Workers' Weekly On-Line
Volume 47 Number 7, April 1, 2017 ARCHIVE HOME JBCENTRE SUBSCRIBE

Crucial Issues of War and Peace:

Britain Must Get Out of NATO

It has recently been announced that British troops have been deployed in Estonia, as part of a major NATO sabre-rattling exercise aimed at Russia. In total eight hundred British troops will be deployed in the country, in what is described as the largest military exercise in Eastern Europe in decades. British troops will work with those from France and Denmark and, according to the Ministry of Defence, will "provide a proportionate, defensive and combat-capable force to defend our NATO ally and deter any form of hostile activity against the alliance". The deployment is part of the NATO's "Enhanced Forward Presence" battalion which includes a considerably strengthened NATO military presence in Latvia, Lithuania and Poland involving a leading role for US, Canadian, and German troops, warplanes and armoured vehicles. In addition, there are reports that US, British and other special forces are engaged in "training" and other activities in the Baltic States.

In short thousands of troops will be permanently stationed in the countries bordering or neighbouring Russia, a clear indication that the aim is part of a provocative encirclement of Russia reminiscent of the cordon sanitaire favoured by representatives of British and French imperialism following the Russian Revolution in 1917. Indeed, Britain's military relationship with Estonia dates to 1918, when the Royal Navy was despatched to make sure that Estonia remained independent of Soviet Russia. For its part, Estonia is one of only a few countries that have met the NATO "defence" target of 2% of GDP, alongside Poland, Greece, Britain and the US. It is believed that Romania will also meet this target this year and Lithuania and Latvia, the other two Baltic states, next year. Following the recent Warsaw summit, NATO members have pledged an increase of some $10 billion to war preparations.

Commenting on the 2017 deployment the Minister of Defence, Michael Fallon, turned truth on its head when he stated, 'in the face of an increasingly assertive Russia, NATO is stepping up its commitment to collective defence.' In fact, it is NATO that continues to provoke Russia, since in addition to the deployment in north eastern Europe, the warmongering alliance has just commenced its twice yearly major military exercise known as Joint Warrior, which is also aimed against Russia. For the next two weeks, the military forces of Britain, the US, Estonia, Denmark, Belgium, the Netherlands, France, Germany, Norway, Spain and Sweden, involving thousands of personnel, will collaborate in war preparations that are co-ordinated from one of the Royal Navy's bases in Scotland. A much-trumpeted part of these exercises is concerned with "cyber-war games" and, apparently, the use of artificial intelligence to allow warships and submarines to operate automatically. Referred to as "Information Warrior 17" the Royal Navy has stated that such exercises will "set the foundation" for cyber-warfare in the future.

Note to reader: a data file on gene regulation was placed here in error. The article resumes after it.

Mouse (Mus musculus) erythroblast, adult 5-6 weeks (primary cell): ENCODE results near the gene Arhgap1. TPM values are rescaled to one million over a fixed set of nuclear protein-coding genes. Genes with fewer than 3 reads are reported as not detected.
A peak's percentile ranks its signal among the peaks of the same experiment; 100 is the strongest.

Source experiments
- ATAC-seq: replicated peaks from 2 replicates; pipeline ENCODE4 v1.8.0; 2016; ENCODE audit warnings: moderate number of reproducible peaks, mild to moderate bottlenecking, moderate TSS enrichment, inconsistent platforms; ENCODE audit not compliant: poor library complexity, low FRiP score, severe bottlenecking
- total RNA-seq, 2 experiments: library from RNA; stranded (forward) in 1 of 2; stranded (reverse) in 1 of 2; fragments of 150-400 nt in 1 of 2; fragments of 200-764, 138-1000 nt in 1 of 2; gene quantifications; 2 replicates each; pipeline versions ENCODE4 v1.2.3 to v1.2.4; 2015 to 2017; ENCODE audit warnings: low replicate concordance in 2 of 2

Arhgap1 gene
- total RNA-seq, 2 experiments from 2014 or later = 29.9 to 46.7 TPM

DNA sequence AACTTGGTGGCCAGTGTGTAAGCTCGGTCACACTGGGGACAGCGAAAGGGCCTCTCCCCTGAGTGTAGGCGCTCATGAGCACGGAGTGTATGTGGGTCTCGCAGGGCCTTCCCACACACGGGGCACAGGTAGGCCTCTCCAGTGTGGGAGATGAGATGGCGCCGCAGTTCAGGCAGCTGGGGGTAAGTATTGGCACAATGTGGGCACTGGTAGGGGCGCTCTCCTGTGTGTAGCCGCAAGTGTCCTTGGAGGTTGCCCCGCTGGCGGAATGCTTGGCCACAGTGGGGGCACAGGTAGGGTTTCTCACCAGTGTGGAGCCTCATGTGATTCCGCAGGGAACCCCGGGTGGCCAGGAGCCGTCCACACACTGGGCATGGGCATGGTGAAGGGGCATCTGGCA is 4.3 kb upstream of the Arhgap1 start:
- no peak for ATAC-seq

In a related development, NATO has announced that it plans to spend £2.6 billion upgrading its satellite and computing technology over the next three years. Such spending has been justified by the constant stream of propaganda that Russia has launched cyber-attacks against NATO members including Britain. The increased spending will therefore include strengthening defence against such cyber-attacks as well as increased investment in drone warfare. NATO's Communications and Information Agency (NCIA) announced that it will put forty new contracts out to tender in the coming period and referred to "these business opportunities" ahead of the NCIA Industry Conference in Canada next month. A key aim of the conference will be to "expand NATO's industry partnerships". Similar opportunities were presented to the armaments monopolies in 2016.

The NATO war preparations are clearly part of a major provocation against Russia which now has thousands of openly hostile military forces from seventeen different countries deployed on its north-eastern borders, as well as in Romania and Bulgaria. Such a build-up cannot by any stretch of the imagination be considered defensive on the part of NATO. At the same time, an increasing amount of the wealth generated by the working people is being spent on armaments and war preparations, illustrating the extremely close links which exist between governments and the armaments manufacturers. In these extremely dangerous circumstances, as the world becomes increasingly unstable there is an urgent need for the working class and all peace-loving people to raise their voices and step up their struggles in order to create the conditions for an anti-war government. Such a government would withdraw from NATO, cease all war preparations and expenditure on war, and remove all British troops from other countries and all foreign troops and bases from Britain. It would commit itself to defending the interests of the working people of Britain, and of all countries.


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